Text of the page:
Heuristics: A Behavioral Approach to Financial Literacy Training
Global, February, 12 2015 -
By Microfinace Barometer estimates, over half of microfinance institutions around the world offer non-financial services. The most frequently offered service? Financial literacy training. Despite its popularity, there is little evidence whether such trainings improve microentrepreneurs’ decision-making or the actual performance of their businesses.
In this post, ideas42 shares findings on what an effective financial literacy program could look like, based on insights about human psychology and decision-making.
To begin with, imagine for a moment that you’re a cash-strapped Indian microentrepreneur trying to decide whether to purchase extra inventory or buy a new fridge for the home. What do you do? One option is to use your finance and accounting skills to compare current sales projections against the expected returns of a better functioning fridge. The other option is to simply check your home and business funds to see if you can afford the fridge, and potentially borrow if necessary. If you were a salaried worker, you couldn’t just take funds from your workplace. Similarly, if microentrepreneurs paid themselves a salary, these types of trade-offs would not risk damaging the health of the business. The second option also has the benefit of being much easier to do and to teach.
Traditional financial literacy programs fail to support microentrepreneurs in complex business decisions because the solution they offer is itself quite complex. Implicit in those programs is the assumption that, with the right classroom-based training in accounting and business planning, people could come close to making the perfect decisions. The problem is increased knowledge alone doesn’t always translate into improved decisions or behaviors. Psychologists have found that simple information is more easily absorbed and recalled. This insight points to alternative ways to deliver financial literacy training. Reducing content complexity, and replacing classroom-based delivery with a lighter-touch method offers fresh promise for improving business decisions and outcomes.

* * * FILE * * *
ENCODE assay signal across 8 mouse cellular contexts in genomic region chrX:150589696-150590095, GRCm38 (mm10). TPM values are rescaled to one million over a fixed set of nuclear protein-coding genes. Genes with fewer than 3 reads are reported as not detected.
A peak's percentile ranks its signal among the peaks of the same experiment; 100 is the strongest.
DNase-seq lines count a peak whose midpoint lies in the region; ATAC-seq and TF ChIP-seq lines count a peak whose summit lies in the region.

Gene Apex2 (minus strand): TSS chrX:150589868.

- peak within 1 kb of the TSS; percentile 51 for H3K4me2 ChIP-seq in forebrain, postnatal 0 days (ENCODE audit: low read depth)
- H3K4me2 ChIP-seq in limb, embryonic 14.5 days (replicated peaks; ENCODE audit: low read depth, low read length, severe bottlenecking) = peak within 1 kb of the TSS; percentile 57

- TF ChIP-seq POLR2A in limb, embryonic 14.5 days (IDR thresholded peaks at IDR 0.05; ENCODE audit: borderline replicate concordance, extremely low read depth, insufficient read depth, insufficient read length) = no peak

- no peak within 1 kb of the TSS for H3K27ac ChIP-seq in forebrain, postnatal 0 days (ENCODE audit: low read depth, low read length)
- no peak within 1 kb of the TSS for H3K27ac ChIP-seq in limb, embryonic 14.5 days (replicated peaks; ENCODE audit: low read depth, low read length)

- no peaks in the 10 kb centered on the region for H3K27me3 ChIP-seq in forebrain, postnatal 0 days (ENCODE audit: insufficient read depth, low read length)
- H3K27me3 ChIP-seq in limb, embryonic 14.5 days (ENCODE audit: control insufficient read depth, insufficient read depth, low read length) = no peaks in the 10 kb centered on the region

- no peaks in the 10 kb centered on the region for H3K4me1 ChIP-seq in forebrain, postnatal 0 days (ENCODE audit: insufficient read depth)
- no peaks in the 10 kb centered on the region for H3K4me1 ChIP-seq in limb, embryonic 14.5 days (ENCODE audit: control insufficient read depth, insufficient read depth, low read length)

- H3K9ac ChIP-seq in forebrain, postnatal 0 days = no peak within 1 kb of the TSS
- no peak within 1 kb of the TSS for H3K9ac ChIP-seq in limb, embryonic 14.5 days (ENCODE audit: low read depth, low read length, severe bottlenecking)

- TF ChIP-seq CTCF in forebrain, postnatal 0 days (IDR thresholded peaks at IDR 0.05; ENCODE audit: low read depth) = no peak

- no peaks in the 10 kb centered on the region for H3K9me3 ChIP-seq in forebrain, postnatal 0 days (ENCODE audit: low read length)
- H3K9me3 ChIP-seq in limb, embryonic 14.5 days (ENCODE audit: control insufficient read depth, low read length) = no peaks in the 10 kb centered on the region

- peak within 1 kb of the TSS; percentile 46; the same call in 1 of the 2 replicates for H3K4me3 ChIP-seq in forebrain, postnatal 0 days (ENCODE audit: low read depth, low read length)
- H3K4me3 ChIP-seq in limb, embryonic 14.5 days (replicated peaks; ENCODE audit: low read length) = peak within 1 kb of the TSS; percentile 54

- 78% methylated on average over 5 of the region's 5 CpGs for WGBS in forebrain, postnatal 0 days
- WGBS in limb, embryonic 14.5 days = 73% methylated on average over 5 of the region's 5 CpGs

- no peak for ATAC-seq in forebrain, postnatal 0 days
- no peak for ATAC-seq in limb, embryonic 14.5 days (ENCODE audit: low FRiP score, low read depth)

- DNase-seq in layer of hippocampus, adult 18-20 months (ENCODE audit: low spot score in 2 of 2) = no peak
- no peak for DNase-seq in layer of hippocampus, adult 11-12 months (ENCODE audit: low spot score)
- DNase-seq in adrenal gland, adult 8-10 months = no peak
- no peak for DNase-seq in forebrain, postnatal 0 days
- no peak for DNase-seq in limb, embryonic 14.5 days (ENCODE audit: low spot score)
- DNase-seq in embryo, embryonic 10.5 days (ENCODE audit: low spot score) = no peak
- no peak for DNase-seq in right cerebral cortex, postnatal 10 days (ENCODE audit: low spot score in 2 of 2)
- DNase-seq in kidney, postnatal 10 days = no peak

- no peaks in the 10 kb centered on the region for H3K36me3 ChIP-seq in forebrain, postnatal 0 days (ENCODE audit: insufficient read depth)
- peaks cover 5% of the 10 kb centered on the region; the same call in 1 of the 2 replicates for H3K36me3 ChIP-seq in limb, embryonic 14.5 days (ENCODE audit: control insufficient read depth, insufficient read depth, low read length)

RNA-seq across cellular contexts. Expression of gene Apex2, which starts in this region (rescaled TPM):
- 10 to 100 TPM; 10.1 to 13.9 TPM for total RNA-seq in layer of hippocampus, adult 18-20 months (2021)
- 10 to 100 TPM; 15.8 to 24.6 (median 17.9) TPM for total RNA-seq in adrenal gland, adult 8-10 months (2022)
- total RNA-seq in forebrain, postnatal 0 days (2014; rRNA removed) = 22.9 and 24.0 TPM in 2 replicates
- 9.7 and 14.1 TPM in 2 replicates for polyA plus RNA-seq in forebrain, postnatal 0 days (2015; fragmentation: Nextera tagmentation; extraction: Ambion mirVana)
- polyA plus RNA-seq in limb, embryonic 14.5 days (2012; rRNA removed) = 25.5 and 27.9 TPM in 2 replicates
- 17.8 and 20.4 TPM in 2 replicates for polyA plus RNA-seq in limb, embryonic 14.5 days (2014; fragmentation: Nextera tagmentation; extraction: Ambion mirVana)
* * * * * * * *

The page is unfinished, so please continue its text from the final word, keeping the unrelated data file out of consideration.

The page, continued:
At ideas42, we are working on two ways to achieve this – developing simplified content and a more cost-effective and direct delivery channel for financial literacy trainings.
Heuristics Content: ideas42 founder Antoinette Schoar together with co-authors Alejandro Drexler and Greg Fischer developed a simplified financial management training that uses effective rules of thumb, or “heuristics”, to improve microentrepreneurs’ financial management skills. This is where behavioral science comes in: As described by Schoar and Datta, such heuristics are shortcuts or decision-making aids that enable business owners to make “reasonably good” decisions without needing to understand all the complex nuances of accounting or business planning.
Based on months of observations and interviews with microfinance lending clients, the team distilled complex business concepts and decisions into easy-to-implement action steps. For example, one heuristic informed entrepreneurs to physically separate the money for their business and household by placing it in two separate drawers. At the end of each month they could then count the money in the business drawer and effectively “calculate” profit without having to use (and thus remember) any accounting techniques.
Results from the pilot showed that microentrepreneurs given a heuristics-based training were as much as 10 percentage points more likely to keep accounting records, calculate monthly revenues, and separate their home and business incomes than the control group, which was given a traditional classroom-based training. Overall, it appears that the microentrepreneurs in the heuristics group were more likely to implement what they learned in the rules of thumb training.
Delivery Channel: ideas42 in partnership with the Small Enterprise Finance Center based in Chennai is designing an effective way to deliver the financial heuristics training. The limits of attention in a classroom setting, and the high time and opportunity costs of attending classroom trainings, point to the promise of a lighter-touch intervention that reduces the cognitive resources required to adopt and practice best management behaviors. With the support of CGAP’s Client at the Center Research Fund, we are exploring the feasibility of delivering financial heuristics via a mobile phone platform. The mobile phone delivery, besides being beneficial to microentrepreneurs, is attractive to microfinance providers as well, due to its customizability and the low marginal cost per additional user.
In 2015, we will conduct user testing and interviews with 100 customers of microfinance institutions in India and the Philippines to explore the feasibility of using a mobile phone-based platform for the financial heuristics training. This research aims to answer the following questions:
- How can financial heuristics training effectively be delivered via mobile phones?
- What is the optimal format, length and frequency of the messaging?
- To what extent do we need to adapt financial heuristics messaging across countries?
The customer interviews, to be completed in December 2015, will provide deep insights about adapting the financial heuristics training for the mobile platform. Following the qualitative research, we will conduct two randomized controlled trials to test the effectiveness and scalability of mobile financial heuristics with USAID Stage 2 funding.